For hospitals and health systems, understanding costs at a granular level has never been more crucial. Alternative payment models, for example, bundled payments and capitated/global payment models, necessitate a thorough understanding of costs in order to assure proper pricing and avoid losses. Healthcare organizations must also identify areas of wasteful spending in order to reduce per-patient costs and the fixed overhead burden.
Many healthcare organizations face these challenges to effective cost accounting:
- Overly simplistic methods
- resource-intensive processes
- Data lacks timeliness, insights to guide decisions
- Hospital-centric models
- Lack of buy-in from key stakeholders
Challenge Due to Over Simplistic Methods:
When an institute does not evolve with the time and does not utilize modern technology, then a problem in bookkeeping will emerge, and this challenge will become inevitable to cut down the ill process Ration of cost to charge method. Clinicians rely on their data about cost management when they have concerns regarding methods of calculation.
Staff time and capital resources are useful organizational assets, and they may drain out the progress and create challenges in the development of quick reports with inept data and discrete information which provide no help. Time management is the most important thing for Physician to estimate the productivity percentage. The main focus should be meaningful granularity.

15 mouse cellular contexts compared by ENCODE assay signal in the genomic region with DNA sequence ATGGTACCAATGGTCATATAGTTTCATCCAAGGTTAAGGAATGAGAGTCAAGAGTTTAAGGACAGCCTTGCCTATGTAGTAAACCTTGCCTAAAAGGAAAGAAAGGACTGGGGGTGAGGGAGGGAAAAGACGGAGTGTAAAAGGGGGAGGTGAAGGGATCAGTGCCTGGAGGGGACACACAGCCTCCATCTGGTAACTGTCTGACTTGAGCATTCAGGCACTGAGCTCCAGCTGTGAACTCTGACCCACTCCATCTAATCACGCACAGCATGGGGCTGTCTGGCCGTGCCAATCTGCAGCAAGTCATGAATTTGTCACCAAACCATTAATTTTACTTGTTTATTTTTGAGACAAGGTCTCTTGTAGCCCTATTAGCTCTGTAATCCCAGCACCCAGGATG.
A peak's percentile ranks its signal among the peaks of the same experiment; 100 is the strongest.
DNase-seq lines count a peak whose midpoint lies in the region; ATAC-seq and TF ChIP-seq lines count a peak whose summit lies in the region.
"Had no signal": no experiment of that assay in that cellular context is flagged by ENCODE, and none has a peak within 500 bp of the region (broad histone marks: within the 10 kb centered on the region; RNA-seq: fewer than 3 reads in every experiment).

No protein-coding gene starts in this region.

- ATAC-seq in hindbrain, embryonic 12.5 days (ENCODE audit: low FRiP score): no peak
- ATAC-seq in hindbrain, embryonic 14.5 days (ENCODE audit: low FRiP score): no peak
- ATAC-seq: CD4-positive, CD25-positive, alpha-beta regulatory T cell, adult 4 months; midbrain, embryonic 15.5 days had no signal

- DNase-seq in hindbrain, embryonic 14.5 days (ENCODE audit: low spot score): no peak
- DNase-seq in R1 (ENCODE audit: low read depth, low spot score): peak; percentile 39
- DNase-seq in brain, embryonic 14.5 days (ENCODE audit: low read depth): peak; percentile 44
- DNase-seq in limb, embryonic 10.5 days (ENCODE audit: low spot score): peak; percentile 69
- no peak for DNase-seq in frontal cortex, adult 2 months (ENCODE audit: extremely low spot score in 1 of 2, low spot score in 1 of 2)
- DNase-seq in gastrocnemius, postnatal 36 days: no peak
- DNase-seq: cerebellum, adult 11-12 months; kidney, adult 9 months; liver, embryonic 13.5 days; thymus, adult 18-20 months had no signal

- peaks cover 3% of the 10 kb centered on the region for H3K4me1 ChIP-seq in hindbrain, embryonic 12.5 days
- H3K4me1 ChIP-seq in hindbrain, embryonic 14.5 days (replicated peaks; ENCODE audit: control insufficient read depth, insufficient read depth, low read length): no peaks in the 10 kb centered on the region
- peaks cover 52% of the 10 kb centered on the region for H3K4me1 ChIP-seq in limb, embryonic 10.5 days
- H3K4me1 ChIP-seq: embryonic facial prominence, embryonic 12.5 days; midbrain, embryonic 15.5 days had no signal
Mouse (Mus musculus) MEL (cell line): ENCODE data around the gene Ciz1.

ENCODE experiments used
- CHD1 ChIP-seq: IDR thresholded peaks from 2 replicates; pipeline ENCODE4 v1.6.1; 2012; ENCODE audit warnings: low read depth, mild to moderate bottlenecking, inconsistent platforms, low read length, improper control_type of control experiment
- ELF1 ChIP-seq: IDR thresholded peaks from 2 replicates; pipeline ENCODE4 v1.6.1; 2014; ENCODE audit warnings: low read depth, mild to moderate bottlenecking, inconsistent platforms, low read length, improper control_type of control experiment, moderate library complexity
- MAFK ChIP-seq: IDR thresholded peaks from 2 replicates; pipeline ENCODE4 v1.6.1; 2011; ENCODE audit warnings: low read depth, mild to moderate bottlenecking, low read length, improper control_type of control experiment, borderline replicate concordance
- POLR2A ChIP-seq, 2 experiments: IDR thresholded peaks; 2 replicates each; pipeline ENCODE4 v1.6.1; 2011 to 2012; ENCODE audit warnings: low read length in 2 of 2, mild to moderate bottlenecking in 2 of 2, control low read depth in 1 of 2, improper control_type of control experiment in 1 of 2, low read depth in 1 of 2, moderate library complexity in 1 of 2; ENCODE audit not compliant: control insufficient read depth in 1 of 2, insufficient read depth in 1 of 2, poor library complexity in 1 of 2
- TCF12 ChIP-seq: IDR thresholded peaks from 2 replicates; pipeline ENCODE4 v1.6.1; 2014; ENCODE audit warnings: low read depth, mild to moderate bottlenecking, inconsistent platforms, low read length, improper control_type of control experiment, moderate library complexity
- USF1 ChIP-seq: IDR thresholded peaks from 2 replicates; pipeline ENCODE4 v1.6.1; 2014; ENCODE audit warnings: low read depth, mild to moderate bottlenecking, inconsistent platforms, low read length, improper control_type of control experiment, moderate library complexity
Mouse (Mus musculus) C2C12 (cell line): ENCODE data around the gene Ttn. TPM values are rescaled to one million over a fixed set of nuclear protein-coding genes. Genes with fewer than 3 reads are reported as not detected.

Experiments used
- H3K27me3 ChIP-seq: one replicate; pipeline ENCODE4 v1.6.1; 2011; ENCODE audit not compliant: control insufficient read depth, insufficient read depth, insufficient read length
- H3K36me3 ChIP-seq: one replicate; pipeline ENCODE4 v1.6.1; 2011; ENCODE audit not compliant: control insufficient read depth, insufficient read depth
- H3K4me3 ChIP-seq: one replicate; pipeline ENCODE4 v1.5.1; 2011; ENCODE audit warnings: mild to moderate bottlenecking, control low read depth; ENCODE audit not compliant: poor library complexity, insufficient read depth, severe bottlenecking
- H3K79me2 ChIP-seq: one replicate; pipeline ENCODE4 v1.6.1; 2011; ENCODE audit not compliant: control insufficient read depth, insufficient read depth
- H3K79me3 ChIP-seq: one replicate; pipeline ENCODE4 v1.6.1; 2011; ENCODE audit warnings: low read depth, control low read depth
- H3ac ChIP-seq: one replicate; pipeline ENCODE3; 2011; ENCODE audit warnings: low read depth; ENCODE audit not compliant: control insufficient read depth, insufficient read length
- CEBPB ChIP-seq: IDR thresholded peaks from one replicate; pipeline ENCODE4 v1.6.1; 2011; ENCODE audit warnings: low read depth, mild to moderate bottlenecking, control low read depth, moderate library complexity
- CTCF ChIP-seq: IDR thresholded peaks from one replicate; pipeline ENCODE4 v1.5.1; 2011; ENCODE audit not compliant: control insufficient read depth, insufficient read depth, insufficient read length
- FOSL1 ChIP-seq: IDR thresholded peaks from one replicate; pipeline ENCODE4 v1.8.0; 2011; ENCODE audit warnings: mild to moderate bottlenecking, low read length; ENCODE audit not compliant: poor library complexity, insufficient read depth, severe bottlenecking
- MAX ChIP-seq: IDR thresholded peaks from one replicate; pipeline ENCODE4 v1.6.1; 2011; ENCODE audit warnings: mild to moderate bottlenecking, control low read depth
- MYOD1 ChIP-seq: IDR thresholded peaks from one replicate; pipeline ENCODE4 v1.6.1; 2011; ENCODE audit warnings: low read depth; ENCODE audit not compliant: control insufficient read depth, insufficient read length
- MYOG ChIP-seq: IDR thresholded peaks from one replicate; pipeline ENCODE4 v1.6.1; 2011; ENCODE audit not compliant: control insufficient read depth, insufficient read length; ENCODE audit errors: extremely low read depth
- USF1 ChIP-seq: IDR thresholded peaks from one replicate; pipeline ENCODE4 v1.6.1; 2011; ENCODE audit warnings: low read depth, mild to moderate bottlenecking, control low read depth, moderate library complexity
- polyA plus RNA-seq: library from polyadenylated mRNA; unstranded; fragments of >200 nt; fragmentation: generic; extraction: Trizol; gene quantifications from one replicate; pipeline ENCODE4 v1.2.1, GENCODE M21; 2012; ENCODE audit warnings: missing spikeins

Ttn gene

Data lacks timeliness, insights to guide decisions
71 % of finance leaders distrust their cost accounting systems because they receive data that is erroneous or ill-timed to assist short-, medium-, or long-term planning. Data’s utility in guiding action is limited by outdated data, a lack of detail, and the inability to incorporate information from throughout the continuum of care.
Traditional costing structures are centered on the hospital side of the business and spread general historical ledger (GL) costs over volume. However, the percentage of physician practices controlled by hospitals or health systems nearly increased from 25% to 44% between 2012 and 2018.
Lack of buy-in from key stakeholders
For a variety of reasons, leaders, physicians, and other healthcare providers may be hesitant to endorse new cost-cutting efforts. For starters, they may be unaware of their role in cost accounting or the benefits these processes can provide in terms of cost management and strategic thinking. Focusing solely on finance office improvements while ignoring C-suite leaders and clinical stakeholders misses out on crucial change management possibilities. Furthermore, stakeholders find it difficult to trust the results due to a lack of transparency about where the data extract from and how the conclusions are calculated.